Scooters and E-Bikes On-Campus: Helpful or Harmful?


In my time in person at Seattle University, scooters and e-bikes have exploded onto our campus scenery. Students use scooters and e-bikes to get to class on time or to get around Seattle. Ride sharing technology, such as e-bikes and scooters, has great potential to decrease the number of cars on the road and ultimately curb carbon emissions. However, scooters and e-bikes have been causing more harm than good on our campus, affecting campus safety, accessibility and beauty. I propose that Seattle U institute more stringent policies that limit the use of these scooters and e-bikes on campus.

Seattle U already has some guidelines in place relating to the use of scooters on campus. Seattle U’s policy reads: “The use of electric scooters and hoverboards is not permitted on Seattle University owned, leased or managed property, including in publicly accessible outdoor areas.” While this rule is in place, there has been little action to enforce or implement these plans. 

Ride-sharing companies, such as Lime or Bird, work in collaboration with the City of Seattle to establish e-bike and scooter use regulation zones as a condition of their operation in Seattle. Due to this connection, relevant stakeholders, such as Seattle U, should collaborate with the city to establish regulation zones. There are three types of zones relevant stakeholders may establish in collaboration with the city: No Ride Zones, No Parking Zones and Slow Ride Zones, which limit the speed to seven mph. 

Campus safety issues arise when bikes and scooters speed through campus—usually with riders lacking a helmet. E-bikes and scooters’ top speeds are reported to be between 15 to17 mph. For reference, campus vehicle speeds on campus are limited to five mph, a little faster than walking speed. This top speed does not take into consideration the hills on-campus, which can naturally cause both scooters and e-bikes to reach higher speeds. 

These high speeds create an anti-pedestrian climate on campus. In too many instances I have seen scooters or e-bikes zipping through crowds or main campus walkway intersections, narrowly missing pedestrians or other obstacles. As we get into the icier months, scooter and e-bike speeds on campus could create disastrous effects. In the event of a crash, the speeds of these vehicles can cause major injuries to students, faculty, staff and campus visitors. 

I would like to ask you, the reader, to reflect: Do you wear a helmet when using e-bikes or scooters? How often do you see others using helmets when in use of e-bikes or scooters? At least in my observation, the majority (if not all) of ride-share scooters and e-bike users on campus do not wear a helmet, putting them and others at risk in the event of a crash or fall. 

Especially when considering the heavy foot traffic on campus, un-helmeted scooter and e-bike riders pose a serious risk to pedestrians and themselves. Noting the speeds of scooters and e-bikes and the lack of helmets, these types of collisions have the potential to cause serious injury or death.

Scooters and e-bikes are strewn across campus, perhaps due to the in-app directions to simply park them wherever you end the ride. This poses an accessibility issue. In one instance, I found three scooters and one e-bike parked in front of the Madison Portal, the campus opening from Madison ave to the upper mall. The entrance was completely blocked by the careless parking of those ride-share users to an extent that someone using a mobility aid, such as a wheelchair could not reasonably get past without moving them manually, which is in some cases not possible for those with a disability. In other instances, I have found scooters or e-bikes blocking ramps and other walkways, making it impossible for those who are handicapped to be mobile on our campus.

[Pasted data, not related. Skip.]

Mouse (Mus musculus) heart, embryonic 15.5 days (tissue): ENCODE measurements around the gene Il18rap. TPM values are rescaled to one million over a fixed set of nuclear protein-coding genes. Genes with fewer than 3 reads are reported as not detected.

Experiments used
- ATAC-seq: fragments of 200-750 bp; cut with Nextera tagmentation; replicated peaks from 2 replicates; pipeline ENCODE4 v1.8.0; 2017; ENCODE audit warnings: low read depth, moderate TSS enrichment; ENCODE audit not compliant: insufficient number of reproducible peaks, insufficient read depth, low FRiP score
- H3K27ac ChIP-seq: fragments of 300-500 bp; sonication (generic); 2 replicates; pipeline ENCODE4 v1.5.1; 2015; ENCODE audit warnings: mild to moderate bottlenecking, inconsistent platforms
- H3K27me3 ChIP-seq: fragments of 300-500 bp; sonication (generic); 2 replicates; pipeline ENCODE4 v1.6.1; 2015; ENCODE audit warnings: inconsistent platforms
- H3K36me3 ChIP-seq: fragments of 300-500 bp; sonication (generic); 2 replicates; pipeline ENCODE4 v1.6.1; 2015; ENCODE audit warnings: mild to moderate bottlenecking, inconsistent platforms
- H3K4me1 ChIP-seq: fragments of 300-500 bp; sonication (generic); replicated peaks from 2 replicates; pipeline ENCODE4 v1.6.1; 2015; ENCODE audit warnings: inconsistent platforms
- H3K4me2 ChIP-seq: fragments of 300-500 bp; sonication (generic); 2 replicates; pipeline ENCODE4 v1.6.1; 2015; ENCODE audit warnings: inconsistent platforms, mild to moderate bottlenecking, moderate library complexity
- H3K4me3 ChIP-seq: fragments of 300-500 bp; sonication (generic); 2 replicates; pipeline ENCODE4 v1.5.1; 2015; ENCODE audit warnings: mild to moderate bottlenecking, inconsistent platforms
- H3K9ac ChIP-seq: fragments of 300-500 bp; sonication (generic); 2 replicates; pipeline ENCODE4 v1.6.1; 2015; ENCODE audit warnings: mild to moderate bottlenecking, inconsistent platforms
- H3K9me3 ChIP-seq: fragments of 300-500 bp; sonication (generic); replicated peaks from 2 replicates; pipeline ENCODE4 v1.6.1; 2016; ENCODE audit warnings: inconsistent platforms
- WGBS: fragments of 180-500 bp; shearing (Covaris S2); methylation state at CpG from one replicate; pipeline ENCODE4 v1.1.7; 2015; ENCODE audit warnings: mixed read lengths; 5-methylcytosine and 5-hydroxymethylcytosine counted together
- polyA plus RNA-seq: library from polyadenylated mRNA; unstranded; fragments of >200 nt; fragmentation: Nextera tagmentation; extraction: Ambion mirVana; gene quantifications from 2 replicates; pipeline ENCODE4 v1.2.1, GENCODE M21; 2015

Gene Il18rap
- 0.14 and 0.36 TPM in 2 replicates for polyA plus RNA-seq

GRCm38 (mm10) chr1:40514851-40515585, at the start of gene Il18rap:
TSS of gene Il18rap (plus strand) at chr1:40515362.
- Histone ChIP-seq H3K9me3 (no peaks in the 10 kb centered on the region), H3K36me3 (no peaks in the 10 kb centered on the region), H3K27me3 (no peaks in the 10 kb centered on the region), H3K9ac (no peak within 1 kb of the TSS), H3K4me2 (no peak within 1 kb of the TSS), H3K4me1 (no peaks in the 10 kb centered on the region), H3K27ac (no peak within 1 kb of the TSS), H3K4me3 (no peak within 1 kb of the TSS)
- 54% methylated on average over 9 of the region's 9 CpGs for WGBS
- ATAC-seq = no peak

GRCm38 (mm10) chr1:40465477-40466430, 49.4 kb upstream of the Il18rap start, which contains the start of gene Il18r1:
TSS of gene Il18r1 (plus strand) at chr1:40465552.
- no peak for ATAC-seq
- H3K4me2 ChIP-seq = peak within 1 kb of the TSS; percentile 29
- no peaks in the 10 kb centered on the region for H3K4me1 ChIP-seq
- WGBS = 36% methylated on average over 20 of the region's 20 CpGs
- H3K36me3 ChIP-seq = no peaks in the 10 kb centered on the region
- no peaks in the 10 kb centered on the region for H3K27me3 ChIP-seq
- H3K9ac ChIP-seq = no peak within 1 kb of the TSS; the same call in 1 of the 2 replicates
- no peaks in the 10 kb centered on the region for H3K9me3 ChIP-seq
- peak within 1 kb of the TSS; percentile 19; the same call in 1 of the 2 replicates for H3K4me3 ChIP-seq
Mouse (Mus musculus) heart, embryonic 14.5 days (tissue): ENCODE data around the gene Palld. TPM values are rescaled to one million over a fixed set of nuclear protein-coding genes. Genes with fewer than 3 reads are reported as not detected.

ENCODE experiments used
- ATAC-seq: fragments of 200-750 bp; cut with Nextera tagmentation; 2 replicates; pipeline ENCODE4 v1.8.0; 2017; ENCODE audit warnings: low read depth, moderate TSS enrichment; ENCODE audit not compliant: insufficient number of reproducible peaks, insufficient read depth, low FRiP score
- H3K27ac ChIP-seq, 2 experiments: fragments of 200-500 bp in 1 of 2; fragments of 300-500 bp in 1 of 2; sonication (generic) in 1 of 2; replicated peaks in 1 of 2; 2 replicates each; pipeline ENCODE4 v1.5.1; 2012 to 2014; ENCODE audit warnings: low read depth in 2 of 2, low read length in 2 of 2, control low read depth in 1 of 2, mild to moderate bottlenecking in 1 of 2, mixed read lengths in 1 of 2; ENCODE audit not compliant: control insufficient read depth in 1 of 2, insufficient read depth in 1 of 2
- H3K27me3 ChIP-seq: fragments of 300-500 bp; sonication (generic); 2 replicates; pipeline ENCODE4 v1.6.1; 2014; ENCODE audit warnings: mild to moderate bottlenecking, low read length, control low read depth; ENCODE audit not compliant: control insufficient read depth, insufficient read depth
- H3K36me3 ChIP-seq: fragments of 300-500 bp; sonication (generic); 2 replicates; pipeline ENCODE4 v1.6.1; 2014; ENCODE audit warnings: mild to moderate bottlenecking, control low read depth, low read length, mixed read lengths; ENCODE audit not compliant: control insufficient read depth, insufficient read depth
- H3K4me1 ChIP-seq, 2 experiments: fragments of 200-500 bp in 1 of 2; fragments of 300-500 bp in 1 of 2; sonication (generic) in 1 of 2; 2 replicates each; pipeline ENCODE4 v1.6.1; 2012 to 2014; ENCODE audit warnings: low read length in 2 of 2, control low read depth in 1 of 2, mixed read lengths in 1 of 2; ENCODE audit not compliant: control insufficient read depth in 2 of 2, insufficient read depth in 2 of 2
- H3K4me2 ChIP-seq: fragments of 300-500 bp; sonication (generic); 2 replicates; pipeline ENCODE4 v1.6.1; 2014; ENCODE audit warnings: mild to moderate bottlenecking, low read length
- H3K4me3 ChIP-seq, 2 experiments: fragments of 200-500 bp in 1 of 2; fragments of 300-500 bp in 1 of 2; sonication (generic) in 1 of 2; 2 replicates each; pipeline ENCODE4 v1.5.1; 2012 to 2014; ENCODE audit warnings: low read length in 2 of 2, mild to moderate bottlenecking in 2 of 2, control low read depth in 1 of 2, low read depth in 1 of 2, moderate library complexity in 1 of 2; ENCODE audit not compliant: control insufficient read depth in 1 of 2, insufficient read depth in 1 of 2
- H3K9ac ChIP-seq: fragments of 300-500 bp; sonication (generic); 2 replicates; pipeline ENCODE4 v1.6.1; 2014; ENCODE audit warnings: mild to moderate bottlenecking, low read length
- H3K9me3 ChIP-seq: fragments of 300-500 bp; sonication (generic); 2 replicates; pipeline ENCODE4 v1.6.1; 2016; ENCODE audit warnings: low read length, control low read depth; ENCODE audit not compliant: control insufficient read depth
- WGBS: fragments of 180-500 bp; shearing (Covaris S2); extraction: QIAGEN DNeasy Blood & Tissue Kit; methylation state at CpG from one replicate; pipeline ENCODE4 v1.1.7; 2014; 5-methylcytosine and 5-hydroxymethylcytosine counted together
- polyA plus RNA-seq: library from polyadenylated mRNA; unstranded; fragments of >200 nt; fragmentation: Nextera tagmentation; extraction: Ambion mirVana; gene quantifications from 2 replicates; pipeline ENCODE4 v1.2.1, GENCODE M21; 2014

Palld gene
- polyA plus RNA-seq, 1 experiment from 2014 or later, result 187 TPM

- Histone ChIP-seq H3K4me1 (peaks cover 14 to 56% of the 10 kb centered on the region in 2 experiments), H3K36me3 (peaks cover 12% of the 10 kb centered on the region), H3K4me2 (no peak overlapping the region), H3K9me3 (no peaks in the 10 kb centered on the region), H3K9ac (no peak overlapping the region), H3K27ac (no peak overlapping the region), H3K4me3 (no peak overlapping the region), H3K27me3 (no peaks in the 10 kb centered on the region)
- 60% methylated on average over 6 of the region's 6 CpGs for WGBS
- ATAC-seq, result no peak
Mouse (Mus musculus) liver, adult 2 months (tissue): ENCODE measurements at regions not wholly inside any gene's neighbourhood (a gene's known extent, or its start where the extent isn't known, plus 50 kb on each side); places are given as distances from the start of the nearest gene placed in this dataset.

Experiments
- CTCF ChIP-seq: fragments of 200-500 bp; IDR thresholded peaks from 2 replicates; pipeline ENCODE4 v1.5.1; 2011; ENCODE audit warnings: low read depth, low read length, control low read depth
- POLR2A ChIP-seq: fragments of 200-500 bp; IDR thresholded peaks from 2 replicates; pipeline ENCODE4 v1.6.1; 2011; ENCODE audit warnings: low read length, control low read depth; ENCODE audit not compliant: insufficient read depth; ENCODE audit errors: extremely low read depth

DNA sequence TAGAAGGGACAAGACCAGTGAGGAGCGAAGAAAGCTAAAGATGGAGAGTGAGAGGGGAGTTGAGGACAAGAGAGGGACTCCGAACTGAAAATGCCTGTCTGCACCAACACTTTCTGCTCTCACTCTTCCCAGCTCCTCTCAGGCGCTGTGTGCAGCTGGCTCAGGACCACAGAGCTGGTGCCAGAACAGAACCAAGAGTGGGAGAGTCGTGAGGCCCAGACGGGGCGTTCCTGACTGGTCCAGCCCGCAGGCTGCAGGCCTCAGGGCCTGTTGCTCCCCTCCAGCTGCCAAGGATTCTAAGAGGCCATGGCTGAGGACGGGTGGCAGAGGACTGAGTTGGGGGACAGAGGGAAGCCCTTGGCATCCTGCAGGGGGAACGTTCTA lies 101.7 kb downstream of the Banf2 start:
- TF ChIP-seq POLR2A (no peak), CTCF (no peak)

In addition to accessibility issues, scooters and e-bikes are also thrown into the landscape, tossed over walkways and littered around our campus. This reduces the natural beauty of our campus, especially when damaging our campus green spaces. Perhaps if scooters and e-bikes were not parked on campus, this issue could be resolved.

Some may worry that not being able to park scooters on campus would make them late to class. However, on a campus that Google Maps estimates to take six minutes to walk from the Administration building to Cherry and 12th (even allotting a generous 15 minutes), this fear pales in comparison to the many issues scooters and e-bikes bring to campus.

I would like to see Seattle University address this issue, as is consistent with existing university policies. I suggest that we come together as a community to determine the best policy to address the issues I have outlined above. As I have said, Seattle U can implement a No Ride zone, No Parking zone and/or a Slow Zone (7mph). 

There are some things students can do as well. Wearing helmets, limiting speeds and being conscious of where you leave your scooter or e-bikes can all have meaningful effects on campus safety, accessibility, and beauty. I would also challenge students to try not using scooters or e-bikes on campus in general, especially in the coming icier months.

These are just some of the ways Seattle U and its community can help with this issue on campus. As I begin to work with Seattle U’s Student Government, Seattle U administration and the City of Seattle, I welcome and look forward to perspectives from everyone in the Seattle U community on this issue.